The concept of a tavern is not one that is native to South Florida, and for many natives, the word probably conjures up images of a medieval thatched roof establishment serving things like mutton and ale. Up north, however, taverns have been a part of American history since our founding fathers gathered at one to discuss such ideas as our independence more than 200 years ago. As ubiquitous as a pub in Britain or a cafeteria in Little Havana, a tavern serves as a meeting place for great drinks and dependably fantastic food, distinguishing it from a mere bar where the food can usually be seen as an afterthought. Taking to mind the tavern’s northern American heritage, Big City Tavern looks like nothing else in South Florida. Don’t expect to see the stark, airy tones and minimalist feel that is expected in South Beach’s sleek sushi bars and ultra lounges. Instead, Big City feels like you’re in a place where there are four distinct seasons and historical sites date back at least a hundred years before Art Deco was all the rage. The dark woods, ornate mantles, plush booths, and eclectic tchotchkes are kind of reminiscent of what a TGI Friday’s would aspire to look like if it ever wanted to take itself seriously and be considered sophisticated. Overall, the vibe is inviting and convivial, and it is definitely the place to be on a Friday night.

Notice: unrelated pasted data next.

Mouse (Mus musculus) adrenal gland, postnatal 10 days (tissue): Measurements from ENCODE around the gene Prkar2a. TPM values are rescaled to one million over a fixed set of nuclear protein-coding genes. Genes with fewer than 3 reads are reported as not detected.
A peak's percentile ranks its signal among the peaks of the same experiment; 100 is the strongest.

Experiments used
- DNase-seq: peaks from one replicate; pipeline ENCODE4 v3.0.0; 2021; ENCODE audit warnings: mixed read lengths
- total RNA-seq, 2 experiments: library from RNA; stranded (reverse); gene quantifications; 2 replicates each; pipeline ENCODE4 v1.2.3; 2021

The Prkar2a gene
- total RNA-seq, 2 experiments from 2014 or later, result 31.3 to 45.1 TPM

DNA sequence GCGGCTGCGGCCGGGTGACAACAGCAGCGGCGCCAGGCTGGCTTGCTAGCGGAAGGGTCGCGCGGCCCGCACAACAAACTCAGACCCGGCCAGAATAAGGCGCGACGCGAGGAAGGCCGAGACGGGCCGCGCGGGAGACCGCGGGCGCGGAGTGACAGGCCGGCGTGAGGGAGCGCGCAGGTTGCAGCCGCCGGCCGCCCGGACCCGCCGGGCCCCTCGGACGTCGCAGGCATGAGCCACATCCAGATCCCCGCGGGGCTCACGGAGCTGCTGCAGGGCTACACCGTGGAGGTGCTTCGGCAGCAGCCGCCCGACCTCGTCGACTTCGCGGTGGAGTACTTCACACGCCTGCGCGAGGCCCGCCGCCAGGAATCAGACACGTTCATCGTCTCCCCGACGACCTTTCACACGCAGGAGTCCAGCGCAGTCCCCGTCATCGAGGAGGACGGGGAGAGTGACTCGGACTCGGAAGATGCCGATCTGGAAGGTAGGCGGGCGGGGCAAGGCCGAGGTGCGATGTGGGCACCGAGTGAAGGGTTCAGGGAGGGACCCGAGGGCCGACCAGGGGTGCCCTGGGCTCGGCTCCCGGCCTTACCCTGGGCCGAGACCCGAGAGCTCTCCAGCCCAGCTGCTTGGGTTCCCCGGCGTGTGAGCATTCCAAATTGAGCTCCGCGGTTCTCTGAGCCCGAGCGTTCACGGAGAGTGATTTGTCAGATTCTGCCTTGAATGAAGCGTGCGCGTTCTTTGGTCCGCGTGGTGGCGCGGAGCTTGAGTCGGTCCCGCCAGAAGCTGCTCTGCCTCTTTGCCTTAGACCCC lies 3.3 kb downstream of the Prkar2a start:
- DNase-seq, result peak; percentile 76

My friend and I started with a few cocktails, including one of their signature martinis concocted with pear vodka and St. Germain liqueur that was sweet enough to offer an enjoyable sip while having enough of an unusual character to make it interesting. The first course section of the menu offers a good variety of generously portioned, sharable items that showcase a variety of culinary traditions. Unless a particular ingredient can only be found elsewhere, Chef Louie Bossi tries to source as many products as he can from local purveyors, as is the case in burrata and heirloom tomato salad simply dressed with 12 year aged balsamic, extra virgin olive oil, and sea salt. The burrata, sourced from Pompano Beach, had a taught and springy exterior that gave way to the milky, tender curds that are so beloved in this byproduct of fresh mozzarella. Each variety of multicolored tomatoes hailed from Delray beach and offered a different personality with each bite - sometimes sweet, sometimes tart, and sometimes possessing that unmistakable umami characteristic - that brought out the different facets of the burrata making this dish a fine representation of an Italian classic.